• In a non-identifying relationship, if the model is based on foreign key associations, deleting the principal objects will set foreign keys of dependents to null if they are nullable. If they are not, you must manually delete the dependent objects or assign a new parent, or you can specify in the model to automatically delete the dependent entities.
Creating, Adding, Modifying, and Deleting Objects
  • The CreateObjectName static method on an entity type is created by the EDM tools when the types are generated. The parameters for this object include the columns that cannot be null, and nothing else.
  • If the primary key column is exposed and not nullable (and thus exposed in the signature to CreateObjectName), you can just assign the default value, since the ID used prior to SaveChanges is always temporary.
  • When using POCOs, use CreateObject instead of new.
Attaching and Detaching Objects
  • Detaching objects can help keep the memory requirements of the object context in check. If you execute a query with MergeOption.NoTracking, the returned entities are never attached.
  • Consider creating a new ObjectContext if the scope of data has changed (like if you are displaying a new form) instead of detaching objects from ObjectContext.
Identity Resolution, State Management, and Change Tracking
  • If you are working with POCOs without change-tracking proxies, you must call DetectChanges so the EF can figure out what changes have been made.
  • To find out if the value of a property has changed between calls to SaveChanges, query the collection of changed property names returned by the GetModifiedProperties method.
Saving Changes and Managing Concurrency
  • By default, EF uses "optimistic concurrency," meaning that locks are not held while your app has data from the data source, and object changes are saved to the database without checking for concurrent modifications. If an entity type has a high degree of concurrency, you can set ConcurrencyMode to Fixed, which will cause EF to check for changes in the DB before saving. Conflicting changes will throw an OptimisticConcurrencyException.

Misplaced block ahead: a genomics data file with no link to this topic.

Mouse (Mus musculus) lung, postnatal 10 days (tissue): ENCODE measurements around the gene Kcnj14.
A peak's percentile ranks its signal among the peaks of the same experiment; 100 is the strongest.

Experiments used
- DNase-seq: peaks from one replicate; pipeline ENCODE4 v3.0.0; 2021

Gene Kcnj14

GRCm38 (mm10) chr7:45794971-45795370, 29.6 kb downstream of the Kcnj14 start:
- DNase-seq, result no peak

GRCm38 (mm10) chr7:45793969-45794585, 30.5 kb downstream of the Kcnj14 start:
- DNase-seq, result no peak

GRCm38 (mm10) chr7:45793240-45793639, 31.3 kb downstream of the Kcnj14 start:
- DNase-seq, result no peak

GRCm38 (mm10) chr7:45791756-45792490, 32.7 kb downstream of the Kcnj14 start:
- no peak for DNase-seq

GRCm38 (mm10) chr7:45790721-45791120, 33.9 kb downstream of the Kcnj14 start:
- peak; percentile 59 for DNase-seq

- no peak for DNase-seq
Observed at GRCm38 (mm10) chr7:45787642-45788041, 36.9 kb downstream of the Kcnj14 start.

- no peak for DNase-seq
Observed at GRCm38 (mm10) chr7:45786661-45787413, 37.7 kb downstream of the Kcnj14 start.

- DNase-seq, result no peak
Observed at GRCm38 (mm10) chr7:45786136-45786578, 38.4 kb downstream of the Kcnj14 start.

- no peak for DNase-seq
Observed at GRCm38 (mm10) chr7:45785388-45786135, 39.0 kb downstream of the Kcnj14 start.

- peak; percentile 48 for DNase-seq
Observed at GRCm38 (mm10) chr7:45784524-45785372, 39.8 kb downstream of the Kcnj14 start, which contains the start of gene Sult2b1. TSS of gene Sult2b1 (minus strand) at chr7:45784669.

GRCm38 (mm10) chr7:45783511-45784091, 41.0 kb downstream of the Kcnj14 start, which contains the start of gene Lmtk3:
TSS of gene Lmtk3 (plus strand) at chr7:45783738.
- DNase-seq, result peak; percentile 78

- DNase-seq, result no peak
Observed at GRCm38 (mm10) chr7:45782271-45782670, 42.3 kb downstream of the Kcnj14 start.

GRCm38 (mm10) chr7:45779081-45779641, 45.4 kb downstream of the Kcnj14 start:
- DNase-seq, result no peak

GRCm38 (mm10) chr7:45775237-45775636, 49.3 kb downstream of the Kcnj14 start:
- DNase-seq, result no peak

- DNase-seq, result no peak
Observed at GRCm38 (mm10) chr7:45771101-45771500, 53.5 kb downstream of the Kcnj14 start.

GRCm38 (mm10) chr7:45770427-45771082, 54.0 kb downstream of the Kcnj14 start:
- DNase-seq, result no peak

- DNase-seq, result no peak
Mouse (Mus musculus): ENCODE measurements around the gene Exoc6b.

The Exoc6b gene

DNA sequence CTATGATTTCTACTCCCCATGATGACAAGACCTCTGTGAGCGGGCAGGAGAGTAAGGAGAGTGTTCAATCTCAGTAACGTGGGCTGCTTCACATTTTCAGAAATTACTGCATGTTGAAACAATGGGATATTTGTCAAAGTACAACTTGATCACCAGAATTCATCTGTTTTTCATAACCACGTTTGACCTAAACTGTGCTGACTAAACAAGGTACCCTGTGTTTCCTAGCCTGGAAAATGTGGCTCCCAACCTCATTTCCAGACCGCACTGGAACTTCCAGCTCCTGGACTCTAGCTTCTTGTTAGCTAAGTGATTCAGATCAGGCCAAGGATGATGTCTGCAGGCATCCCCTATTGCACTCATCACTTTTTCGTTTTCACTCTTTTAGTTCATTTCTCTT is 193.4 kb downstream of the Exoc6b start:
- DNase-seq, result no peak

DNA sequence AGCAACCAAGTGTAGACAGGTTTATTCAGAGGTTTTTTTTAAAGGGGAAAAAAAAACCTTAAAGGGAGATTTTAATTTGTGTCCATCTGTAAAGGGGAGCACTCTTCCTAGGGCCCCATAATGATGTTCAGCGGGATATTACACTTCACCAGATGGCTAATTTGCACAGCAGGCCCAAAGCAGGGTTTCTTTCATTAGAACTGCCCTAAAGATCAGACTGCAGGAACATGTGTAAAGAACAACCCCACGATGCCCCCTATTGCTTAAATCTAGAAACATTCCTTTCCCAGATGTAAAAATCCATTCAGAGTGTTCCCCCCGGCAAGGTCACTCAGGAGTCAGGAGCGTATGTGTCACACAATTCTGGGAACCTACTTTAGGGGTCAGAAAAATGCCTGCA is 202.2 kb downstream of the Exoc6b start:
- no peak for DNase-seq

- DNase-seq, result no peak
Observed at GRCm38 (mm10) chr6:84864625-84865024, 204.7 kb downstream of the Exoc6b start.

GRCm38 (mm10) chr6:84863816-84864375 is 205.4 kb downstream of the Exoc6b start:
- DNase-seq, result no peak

• You can handle OptimisticConcurrencyExceptions by calling Refresh with your RefreshMode of choice.
  • In high concurrency scenarios, call Refresh frequently. The RefreshMode controls how changes are propagated: StoreWins causes EF to overwrite all data in the cache with DB values. ClientWins replaces original values only in the cache with DB values.
  • Call Refresh after calling SaveChanges if your updates may modify data that belongs to other objects. For example, if you have a trigger that fires when you update a row in a table, calling Refresh after saving changes to that table is a good idea.
Binding Objects to Controls
  • (From EntityCollection represents a collection of entities related to another entity (a many relationship). ObjectSet is not actually a collection type: it provides access to entities that belong to an entityset in the DB. LINQ on an EntityCollection is LINQ to Objects. LINQ on an ObjectSet uses LINQ to Entities (results in DB query).
  • To bind entities directly to a control, set the DataSource property of a control to an EntityCollection or to the ObjectResult you get when you call Execute on an ObjectSet or ObjectQuery. In WPF, you can set a DataContext to an EntityCollection or ObjectResult.
  • Don't bind directly to an ObjectQuery, bind to the result of Execute.
  • When working with LINQ, cast the result of your query to an ObjectQuery and you can call Execute on it.
  • To refresh the bound control, call Execute on the query again. This will bind the control to a new ObjectResult.
  • Calling OfType on an EntityCollection returns an IEnumerable, which cannot be bound to a control. Instead of OfType, use CreateSourceQuery to get the ObjectQuery that defines the base EntityCollection. You can then bind a control to the execution of the ObjectQuery that is returned by OfType on the ObjectQuery.
Serializing Objects
  • When serializing entities, if lazy loading is not disabled, it will be triggered, possibly causing your object graph to become very large.
  • Binary and WCF datacontract serialization serialize related objects. XML serialization does not.